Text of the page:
Getting a Bead on It

14 Dec 2017
ByMaria Asteinza

As part of their yearlong study of Native American history and culture, Fieldston Lower third graders have begun embellishing with hand-sewn beadwork the tunics they are making in Social Studies Workshop.

"This is a longstanding project at Fieldston Lower," noted Social Studies Workshop (SSW) teacher Shari Fischberg. Students begin by looking at photos of traditional Native American clothing and accessories—such as coats, shoes, belts, and pouches—that has beading. "They next cut and stitch their own tunic made from cotton that has been hand-dyed in a variety of colors to emulate a range of skin tones," she explained.

Before sewing the beads on their individual tunics, students practice on a baby-doll tunic. (Unlike basic sewing skills, such as the backstitch, which students master in SSW in the lower grades, beading is a new technique they learn in the third grade.) The beaded patterns are inspired by Native American pictographs and can be an actual symbol third graders have looked at in class or an original design that is reflective of the student's identity.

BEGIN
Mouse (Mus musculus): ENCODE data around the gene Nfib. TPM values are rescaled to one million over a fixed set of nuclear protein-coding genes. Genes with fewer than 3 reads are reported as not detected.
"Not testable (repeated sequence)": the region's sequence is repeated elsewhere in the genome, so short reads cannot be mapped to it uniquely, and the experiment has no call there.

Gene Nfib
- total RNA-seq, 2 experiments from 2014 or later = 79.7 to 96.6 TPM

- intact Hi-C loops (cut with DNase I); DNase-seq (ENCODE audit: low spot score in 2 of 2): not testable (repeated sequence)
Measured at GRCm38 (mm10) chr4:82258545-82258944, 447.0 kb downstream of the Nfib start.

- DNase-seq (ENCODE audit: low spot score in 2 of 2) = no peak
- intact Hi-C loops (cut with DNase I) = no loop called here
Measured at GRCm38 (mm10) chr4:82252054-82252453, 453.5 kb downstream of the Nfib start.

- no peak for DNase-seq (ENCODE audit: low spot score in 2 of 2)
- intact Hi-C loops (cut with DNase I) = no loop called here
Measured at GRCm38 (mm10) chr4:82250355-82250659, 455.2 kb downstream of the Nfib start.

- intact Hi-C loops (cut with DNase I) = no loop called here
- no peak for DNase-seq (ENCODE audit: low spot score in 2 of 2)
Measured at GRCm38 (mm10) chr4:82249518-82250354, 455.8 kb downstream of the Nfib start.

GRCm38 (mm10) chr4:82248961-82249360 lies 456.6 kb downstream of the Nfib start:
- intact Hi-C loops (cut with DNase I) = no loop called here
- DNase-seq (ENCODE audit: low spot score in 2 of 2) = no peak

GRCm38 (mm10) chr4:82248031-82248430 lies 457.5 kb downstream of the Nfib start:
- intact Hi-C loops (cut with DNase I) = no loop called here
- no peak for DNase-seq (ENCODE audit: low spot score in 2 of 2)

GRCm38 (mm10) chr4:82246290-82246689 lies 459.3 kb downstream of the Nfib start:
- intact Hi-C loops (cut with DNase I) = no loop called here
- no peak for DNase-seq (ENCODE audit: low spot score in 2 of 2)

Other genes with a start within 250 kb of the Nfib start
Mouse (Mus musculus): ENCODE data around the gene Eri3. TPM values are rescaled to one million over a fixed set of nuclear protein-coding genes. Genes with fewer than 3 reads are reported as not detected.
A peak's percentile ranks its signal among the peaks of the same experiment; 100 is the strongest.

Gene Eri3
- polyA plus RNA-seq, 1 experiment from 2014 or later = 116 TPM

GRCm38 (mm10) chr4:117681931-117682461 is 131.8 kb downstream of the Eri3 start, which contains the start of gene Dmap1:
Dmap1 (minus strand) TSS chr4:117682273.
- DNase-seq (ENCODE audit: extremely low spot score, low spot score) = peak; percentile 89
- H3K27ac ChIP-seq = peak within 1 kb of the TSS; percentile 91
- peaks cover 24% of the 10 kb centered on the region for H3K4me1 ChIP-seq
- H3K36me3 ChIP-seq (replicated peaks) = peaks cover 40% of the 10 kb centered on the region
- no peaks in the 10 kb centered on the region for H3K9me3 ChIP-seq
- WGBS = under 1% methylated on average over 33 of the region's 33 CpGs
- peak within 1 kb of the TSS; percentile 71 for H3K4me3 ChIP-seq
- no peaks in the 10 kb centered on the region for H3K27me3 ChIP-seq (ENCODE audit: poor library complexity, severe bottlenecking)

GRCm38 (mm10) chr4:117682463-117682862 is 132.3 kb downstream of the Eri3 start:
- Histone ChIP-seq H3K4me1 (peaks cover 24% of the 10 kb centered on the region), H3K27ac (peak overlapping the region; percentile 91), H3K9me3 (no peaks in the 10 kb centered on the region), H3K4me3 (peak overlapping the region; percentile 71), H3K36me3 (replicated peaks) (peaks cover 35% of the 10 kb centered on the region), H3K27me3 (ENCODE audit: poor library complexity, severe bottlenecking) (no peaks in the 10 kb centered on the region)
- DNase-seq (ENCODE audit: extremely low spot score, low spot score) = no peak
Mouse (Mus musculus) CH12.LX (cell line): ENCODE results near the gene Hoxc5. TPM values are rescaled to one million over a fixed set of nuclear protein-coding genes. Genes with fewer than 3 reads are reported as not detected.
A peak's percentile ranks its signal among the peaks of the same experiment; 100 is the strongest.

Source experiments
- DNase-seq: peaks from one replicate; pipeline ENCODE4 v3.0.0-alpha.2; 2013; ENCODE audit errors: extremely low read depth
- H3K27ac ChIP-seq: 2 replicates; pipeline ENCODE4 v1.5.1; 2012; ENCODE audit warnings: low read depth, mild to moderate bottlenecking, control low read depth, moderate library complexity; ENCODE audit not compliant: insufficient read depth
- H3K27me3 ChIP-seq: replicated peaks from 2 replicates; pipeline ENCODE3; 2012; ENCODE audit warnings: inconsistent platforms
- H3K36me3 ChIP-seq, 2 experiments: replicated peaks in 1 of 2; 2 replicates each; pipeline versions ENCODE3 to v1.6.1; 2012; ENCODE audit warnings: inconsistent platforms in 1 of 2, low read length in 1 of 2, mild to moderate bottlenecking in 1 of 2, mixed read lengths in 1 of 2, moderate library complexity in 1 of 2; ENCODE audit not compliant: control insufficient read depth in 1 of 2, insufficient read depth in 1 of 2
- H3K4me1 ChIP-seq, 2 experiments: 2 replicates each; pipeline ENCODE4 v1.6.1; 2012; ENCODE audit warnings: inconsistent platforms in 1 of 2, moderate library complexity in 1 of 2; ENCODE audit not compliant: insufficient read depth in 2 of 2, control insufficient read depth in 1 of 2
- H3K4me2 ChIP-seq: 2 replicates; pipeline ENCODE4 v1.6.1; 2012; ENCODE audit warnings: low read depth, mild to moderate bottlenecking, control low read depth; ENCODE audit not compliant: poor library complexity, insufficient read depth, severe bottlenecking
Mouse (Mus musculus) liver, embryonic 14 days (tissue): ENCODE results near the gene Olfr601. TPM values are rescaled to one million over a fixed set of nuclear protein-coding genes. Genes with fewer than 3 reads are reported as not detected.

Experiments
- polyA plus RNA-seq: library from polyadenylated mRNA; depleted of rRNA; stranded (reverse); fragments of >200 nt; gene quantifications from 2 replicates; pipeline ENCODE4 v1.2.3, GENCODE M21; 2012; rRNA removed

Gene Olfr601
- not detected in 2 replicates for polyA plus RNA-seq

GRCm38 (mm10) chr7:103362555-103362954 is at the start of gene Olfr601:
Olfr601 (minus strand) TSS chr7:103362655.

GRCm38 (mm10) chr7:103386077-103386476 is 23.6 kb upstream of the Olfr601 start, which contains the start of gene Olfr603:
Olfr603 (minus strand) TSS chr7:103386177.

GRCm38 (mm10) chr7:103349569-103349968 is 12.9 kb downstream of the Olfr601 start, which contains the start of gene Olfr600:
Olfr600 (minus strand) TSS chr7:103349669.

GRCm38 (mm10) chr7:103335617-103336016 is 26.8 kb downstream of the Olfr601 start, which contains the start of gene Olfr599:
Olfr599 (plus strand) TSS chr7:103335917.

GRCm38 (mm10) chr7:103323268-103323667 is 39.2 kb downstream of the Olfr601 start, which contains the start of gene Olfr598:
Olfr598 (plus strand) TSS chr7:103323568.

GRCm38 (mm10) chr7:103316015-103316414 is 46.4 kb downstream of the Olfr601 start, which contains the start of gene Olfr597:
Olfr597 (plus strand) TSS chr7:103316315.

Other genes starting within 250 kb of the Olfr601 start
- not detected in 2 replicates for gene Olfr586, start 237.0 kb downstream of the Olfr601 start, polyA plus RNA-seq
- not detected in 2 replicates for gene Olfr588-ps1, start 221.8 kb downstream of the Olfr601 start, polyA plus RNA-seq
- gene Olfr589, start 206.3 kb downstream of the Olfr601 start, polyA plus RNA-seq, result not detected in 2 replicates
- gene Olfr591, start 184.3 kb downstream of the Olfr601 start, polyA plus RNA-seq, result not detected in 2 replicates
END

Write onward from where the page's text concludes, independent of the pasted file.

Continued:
"Everything we do in Social Studies Workshop in the third grade at Fieldston Lower is tied to the Native American curriculum and will be worn or used at the Native American cookout at the end of the school year, which is the culminating event for this yearlong study," added Fischberg.